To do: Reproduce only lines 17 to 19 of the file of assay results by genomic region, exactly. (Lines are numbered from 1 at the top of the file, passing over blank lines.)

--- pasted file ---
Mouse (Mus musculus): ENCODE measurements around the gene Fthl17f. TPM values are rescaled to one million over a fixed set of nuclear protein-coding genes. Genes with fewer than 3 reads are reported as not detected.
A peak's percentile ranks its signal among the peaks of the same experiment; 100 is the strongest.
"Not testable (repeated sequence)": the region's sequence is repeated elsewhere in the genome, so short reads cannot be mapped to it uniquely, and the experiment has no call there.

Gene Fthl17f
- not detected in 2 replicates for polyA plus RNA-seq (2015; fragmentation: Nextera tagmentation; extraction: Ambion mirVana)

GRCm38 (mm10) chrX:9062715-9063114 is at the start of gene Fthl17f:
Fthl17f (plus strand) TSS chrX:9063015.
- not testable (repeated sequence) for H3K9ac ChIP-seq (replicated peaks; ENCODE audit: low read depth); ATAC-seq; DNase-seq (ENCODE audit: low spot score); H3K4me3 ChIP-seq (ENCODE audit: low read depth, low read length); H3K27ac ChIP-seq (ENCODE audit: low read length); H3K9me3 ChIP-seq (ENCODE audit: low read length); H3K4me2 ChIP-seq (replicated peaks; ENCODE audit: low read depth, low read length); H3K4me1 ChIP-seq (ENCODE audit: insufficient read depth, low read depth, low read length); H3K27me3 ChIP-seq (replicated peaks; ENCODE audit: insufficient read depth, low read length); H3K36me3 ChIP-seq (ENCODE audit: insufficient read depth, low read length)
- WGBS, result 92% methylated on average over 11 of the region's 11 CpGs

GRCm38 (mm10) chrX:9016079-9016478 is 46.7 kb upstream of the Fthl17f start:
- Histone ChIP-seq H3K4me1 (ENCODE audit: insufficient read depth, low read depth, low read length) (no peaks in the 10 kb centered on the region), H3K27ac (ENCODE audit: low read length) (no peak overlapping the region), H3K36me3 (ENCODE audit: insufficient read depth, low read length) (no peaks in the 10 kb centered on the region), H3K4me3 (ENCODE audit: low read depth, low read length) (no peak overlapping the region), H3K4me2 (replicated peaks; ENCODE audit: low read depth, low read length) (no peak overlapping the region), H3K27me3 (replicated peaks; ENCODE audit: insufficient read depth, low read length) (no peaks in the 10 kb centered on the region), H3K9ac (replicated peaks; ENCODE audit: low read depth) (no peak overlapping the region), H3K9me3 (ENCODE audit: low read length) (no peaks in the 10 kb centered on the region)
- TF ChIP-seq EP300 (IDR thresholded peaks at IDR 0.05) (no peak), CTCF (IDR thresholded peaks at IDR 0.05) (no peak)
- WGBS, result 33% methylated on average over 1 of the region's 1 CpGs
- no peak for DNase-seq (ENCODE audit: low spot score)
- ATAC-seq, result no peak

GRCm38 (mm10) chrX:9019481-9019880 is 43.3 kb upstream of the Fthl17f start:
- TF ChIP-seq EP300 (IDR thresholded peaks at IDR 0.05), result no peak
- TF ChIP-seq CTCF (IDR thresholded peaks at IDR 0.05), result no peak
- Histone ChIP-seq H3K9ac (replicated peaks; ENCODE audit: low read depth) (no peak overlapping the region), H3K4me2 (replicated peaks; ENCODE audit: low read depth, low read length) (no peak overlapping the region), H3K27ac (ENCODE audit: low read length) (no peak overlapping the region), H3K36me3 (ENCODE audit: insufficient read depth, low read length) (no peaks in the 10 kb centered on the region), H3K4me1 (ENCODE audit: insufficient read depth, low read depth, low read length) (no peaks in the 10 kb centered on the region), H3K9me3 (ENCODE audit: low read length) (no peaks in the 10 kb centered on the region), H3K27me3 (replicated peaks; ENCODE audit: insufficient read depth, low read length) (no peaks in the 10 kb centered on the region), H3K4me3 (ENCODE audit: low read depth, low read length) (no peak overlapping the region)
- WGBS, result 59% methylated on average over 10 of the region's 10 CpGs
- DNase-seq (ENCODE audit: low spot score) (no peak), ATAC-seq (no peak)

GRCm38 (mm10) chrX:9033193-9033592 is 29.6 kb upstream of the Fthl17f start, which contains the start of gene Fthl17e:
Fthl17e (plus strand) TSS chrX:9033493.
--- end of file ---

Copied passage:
- TF ChIP-seq EP300 (IDR thresholded peaks at IDR 0.05), result no peak
- TF ChIP-seq CTCF (IDR thresholded peaks at IDR 0.05), result no peak
- Histone ChIP-seq H3K9ac (replicated peaks; ENCODE audit: low read depth) (no peak overlapping the region), H3K4me2 (replicated peaks; ENCODE audit: low read depth, low read length) (no peak overlapping the region), H3K27ac (ENCODE audit: low read length) (no peak overlapping the region), H3K36me3 (ENCODE audit: insufficient read depth, low read length) (no peaks in the 10 kb centered on the region), H3K4me1 (ENCODE audit: insufficient read depth, low read depth, low read length) (no peaks in the 10 kb centered on the region), H3K9me3 (ENCODE audit: low read length) (no peaks in the 10 kb centered on the region), H3K27me3 (replicated peaks; ENCODE audit: insufficient read depth, low read length) (no peaks in the 10 kb centered on the region), H3K4me3 (ENCODE audit: low read depth, low read length) (no peak overlapping the region)